Evening Ride
Lavendon’s Saxon church

Window Theory

Blocked priest's door and lowside window  Lathbury church

The Monday Photo

The blocked up arch in the corner here is where a low side or “leper” window once was, but nobody knows what it was for.

This is the chancel of All Saints church, Lathbury, just North of Newport Pagnell. Low side windows were built into many, but not all churches, and almost always found in the South West corner of the chancel. They are not always blocked up as this one is.

Writing in the 1920s, Arthur Robert Green wrote about the 17 different theories he had found for why they were built.

Firstly, he says these were not windows, but had a shutter; the stone rebate for the wooden frame can often be seen. Others say not all of them originally had shutters. But here are a few of those many theories.

Until the Protestant Reformation in the early 16th Century, England had been a Catholic country. The leper theory is that sufferers could at least hear Mass being said, even though they were not able to join the congregation; leprosy being a much feared disease then.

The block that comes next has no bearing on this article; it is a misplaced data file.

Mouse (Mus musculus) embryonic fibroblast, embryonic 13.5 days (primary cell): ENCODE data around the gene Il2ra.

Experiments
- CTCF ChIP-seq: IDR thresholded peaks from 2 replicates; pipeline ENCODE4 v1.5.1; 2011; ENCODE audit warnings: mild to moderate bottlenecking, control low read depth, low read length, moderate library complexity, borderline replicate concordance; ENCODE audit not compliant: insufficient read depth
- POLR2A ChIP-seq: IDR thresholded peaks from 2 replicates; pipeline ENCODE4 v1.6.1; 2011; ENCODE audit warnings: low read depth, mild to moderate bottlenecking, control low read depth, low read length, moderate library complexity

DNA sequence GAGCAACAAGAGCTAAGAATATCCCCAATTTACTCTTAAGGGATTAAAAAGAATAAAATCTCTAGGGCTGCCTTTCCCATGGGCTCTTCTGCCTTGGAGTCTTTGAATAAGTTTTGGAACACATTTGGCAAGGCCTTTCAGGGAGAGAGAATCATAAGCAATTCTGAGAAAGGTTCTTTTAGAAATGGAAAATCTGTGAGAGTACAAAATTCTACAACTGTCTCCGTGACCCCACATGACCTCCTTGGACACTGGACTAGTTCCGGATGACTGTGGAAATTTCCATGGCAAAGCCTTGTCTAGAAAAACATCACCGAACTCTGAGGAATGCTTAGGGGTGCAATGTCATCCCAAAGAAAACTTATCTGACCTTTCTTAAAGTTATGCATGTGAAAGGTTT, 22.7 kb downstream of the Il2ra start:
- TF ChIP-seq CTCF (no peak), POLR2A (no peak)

But lepers were forbidden to enter the churchyard and could certainly not approach the church. This theory has no evidence to support it, and some against.

Sanctus Bell
Part of the Mass involved the ringing of the Sanctus bell. The opened shutter meant the bell could then be heard by those who were not able to attend.

This theory fits with the first use of the Sanctus bell in the 13th Century; these windows were first introduced then and installed through the 14th Century and sometimes in the 15th, too.

It’s thought that the low side window was simply there to give more light to the clergy stall. This seems a simple and viable theory; perhaps this corner of the chancel was used for reading the bible, as part of the Mass.

This would explain why the window is nearly always in the same spot; there would not be a shutter, but a wooden framed window.

This theory is that visiting friars could hear confessions from parishioners, via the window. I think this means that the confession could then be anonymous. It’s known that in 1265 Pope Clement IV empowered the Franciscan Friars to hear confessions and give absolution, so this theory has some merit.

Now Take Your Pick...
The first three theories here are fairly well known today. But I wonder if it’s a combination of the Sanctus Bell and the Light theories; if so, who now knows which one would have come first? What do you think? Try reading Arthur Robert Green's list of theories first.

By the way, the nearest blocked up arch is for a priest’s door; when built only the priest would be allowed to use it to enter the church.

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